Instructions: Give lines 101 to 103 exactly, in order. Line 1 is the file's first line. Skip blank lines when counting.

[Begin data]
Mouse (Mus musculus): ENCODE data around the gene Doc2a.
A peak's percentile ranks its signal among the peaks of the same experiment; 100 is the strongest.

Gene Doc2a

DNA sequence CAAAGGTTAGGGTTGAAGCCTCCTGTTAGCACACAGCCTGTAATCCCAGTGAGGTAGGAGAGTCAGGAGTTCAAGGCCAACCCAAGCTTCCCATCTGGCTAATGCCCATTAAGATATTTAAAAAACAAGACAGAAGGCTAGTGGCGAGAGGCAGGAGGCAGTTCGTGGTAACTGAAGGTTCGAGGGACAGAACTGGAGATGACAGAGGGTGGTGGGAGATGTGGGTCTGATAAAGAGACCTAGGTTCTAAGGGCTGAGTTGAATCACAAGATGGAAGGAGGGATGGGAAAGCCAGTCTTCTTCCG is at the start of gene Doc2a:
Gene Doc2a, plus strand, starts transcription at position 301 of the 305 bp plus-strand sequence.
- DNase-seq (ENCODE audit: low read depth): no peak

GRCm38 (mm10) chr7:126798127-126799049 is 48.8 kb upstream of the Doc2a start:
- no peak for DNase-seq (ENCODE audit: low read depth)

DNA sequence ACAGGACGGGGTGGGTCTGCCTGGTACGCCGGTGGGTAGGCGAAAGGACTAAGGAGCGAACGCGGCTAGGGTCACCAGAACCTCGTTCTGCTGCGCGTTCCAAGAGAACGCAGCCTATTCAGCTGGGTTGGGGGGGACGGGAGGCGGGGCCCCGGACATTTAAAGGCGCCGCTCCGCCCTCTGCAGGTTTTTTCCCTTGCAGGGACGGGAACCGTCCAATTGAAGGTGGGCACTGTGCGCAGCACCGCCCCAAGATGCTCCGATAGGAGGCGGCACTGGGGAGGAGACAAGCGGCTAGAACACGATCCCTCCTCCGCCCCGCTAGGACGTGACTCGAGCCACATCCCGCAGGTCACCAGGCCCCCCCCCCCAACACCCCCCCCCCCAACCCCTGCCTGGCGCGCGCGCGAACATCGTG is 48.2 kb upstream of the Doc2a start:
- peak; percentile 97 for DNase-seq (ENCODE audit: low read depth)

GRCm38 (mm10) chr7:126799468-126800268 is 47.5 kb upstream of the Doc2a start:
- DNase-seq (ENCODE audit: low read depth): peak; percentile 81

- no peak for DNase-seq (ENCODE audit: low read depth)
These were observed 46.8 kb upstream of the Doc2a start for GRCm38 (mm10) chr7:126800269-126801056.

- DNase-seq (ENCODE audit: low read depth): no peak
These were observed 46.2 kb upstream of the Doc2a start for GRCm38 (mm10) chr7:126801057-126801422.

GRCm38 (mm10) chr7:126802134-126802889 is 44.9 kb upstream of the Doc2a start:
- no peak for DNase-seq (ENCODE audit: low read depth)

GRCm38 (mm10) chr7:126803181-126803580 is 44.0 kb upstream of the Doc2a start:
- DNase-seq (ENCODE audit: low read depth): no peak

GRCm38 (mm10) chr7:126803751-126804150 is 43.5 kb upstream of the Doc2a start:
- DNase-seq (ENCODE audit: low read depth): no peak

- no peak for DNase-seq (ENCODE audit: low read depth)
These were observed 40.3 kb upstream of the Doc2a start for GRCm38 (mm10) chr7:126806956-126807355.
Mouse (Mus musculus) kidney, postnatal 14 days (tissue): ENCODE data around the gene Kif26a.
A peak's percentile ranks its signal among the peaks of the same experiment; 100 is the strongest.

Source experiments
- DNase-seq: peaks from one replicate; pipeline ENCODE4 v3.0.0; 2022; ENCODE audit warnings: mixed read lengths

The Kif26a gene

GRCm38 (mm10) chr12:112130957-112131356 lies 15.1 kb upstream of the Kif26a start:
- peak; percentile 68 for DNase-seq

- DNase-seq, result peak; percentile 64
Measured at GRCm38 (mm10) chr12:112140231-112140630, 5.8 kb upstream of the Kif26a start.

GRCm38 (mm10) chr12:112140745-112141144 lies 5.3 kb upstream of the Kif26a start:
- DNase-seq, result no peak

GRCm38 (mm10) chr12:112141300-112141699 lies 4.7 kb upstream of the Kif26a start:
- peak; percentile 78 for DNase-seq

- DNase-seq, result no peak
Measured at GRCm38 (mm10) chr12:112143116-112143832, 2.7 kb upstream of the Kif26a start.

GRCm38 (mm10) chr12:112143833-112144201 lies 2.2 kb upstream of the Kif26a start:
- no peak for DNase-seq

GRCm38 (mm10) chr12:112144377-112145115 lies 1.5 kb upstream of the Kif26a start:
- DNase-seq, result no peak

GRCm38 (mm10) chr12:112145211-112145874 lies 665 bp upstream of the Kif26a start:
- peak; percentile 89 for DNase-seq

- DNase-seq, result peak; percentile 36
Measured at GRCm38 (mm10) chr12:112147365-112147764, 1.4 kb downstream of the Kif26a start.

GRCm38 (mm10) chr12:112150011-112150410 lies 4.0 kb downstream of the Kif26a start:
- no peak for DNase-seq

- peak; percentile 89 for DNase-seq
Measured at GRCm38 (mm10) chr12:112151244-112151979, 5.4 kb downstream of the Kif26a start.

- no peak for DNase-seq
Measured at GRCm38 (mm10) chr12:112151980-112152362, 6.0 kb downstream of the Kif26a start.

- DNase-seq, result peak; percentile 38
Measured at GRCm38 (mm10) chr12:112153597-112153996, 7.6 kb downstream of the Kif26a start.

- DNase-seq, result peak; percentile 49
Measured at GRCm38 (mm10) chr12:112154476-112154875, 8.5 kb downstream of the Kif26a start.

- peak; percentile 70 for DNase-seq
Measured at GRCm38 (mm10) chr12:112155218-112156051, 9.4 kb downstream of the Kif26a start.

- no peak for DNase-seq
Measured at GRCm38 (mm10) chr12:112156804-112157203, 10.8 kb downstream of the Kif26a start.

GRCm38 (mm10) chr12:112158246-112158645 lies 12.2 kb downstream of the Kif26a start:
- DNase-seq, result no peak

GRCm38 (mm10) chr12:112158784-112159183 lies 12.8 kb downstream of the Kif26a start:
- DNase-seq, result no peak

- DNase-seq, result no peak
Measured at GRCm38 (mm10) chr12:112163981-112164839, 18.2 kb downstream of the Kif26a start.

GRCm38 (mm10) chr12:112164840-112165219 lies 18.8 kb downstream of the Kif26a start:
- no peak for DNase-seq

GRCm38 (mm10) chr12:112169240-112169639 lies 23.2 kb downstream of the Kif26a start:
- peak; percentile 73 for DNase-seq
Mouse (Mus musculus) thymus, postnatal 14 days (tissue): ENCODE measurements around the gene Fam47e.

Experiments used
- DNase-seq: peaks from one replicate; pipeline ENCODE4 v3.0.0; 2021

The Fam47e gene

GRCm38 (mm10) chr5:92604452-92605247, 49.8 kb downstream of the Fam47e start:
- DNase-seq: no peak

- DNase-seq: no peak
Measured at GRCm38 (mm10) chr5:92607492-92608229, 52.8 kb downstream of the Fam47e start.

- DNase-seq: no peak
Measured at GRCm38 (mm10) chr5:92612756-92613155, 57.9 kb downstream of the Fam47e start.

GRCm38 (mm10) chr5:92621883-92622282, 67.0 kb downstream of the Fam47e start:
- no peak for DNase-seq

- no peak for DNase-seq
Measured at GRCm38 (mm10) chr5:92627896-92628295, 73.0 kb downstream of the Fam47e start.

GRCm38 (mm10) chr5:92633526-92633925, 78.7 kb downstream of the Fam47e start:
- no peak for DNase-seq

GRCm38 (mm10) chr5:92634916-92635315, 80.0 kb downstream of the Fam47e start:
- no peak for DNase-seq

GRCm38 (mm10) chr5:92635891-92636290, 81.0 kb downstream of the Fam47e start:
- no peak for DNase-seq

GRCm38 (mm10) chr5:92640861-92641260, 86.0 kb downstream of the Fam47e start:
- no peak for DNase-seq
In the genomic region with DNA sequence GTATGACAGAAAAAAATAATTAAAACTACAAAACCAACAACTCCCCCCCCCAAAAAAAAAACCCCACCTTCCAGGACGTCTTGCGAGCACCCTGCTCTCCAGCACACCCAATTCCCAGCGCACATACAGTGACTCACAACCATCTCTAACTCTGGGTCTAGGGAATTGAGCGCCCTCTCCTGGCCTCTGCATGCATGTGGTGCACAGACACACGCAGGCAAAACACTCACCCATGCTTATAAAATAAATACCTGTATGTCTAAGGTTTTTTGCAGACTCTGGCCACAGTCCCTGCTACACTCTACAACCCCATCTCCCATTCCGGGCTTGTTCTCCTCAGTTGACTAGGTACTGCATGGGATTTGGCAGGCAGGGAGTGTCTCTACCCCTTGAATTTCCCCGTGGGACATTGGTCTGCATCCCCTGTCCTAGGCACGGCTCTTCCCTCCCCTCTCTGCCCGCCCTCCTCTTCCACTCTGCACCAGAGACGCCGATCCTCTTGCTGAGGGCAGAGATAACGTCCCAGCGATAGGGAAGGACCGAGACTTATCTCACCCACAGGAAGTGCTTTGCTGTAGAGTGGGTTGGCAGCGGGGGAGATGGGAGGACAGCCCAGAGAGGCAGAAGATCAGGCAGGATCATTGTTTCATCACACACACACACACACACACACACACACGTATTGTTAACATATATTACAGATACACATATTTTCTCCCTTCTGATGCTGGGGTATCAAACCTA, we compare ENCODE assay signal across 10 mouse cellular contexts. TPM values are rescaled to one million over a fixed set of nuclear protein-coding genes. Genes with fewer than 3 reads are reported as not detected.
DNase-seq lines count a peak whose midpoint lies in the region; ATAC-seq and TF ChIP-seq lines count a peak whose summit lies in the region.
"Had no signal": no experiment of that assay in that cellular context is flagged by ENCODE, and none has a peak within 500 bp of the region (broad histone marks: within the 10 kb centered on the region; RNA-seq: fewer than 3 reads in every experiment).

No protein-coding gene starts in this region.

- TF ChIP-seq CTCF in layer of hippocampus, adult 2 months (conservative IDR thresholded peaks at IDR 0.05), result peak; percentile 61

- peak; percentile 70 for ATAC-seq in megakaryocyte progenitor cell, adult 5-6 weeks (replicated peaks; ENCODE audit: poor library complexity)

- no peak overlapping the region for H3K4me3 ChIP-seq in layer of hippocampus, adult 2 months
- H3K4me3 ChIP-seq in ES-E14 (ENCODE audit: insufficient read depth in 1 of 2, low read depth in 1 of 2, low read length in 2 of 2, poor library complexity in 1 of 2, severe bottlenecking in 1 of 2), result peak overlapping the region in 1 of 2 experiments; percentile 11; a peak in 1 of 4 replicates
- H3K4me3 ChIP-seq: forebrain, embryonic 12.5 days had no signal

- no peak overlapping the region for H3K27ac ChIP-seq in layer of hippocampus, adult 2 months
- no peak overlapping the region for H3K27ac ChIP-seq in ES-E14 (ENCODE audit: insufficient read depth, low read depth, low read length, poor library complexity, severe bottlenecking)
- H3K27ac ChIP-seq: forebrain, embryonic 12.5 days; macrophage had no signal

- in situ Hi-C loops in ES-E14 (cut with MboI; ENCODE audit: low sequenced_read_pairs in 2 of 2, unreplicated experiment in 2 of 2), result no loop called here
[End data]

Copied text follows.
- H3K4me3 ChIP-seq in ES-E14 (ENCODE audit: insufficient read depth in 1 of 2, low read depth in 1 of 2, low read length in 2 of 2, poor library complexity in 1 of 2, severe bottlenecking in 1 of 2), result peak overlapping the region in 1 of 2 experiments; percentile 11; a peak in 1 of 4 replicates
- H3K4me3 ChIP-seq: forebrain, embryonic 12.5 days had no signal

- no peak overlapping the region for H3K27ac ChIP-seq in layer of hippocampus, adult 2 months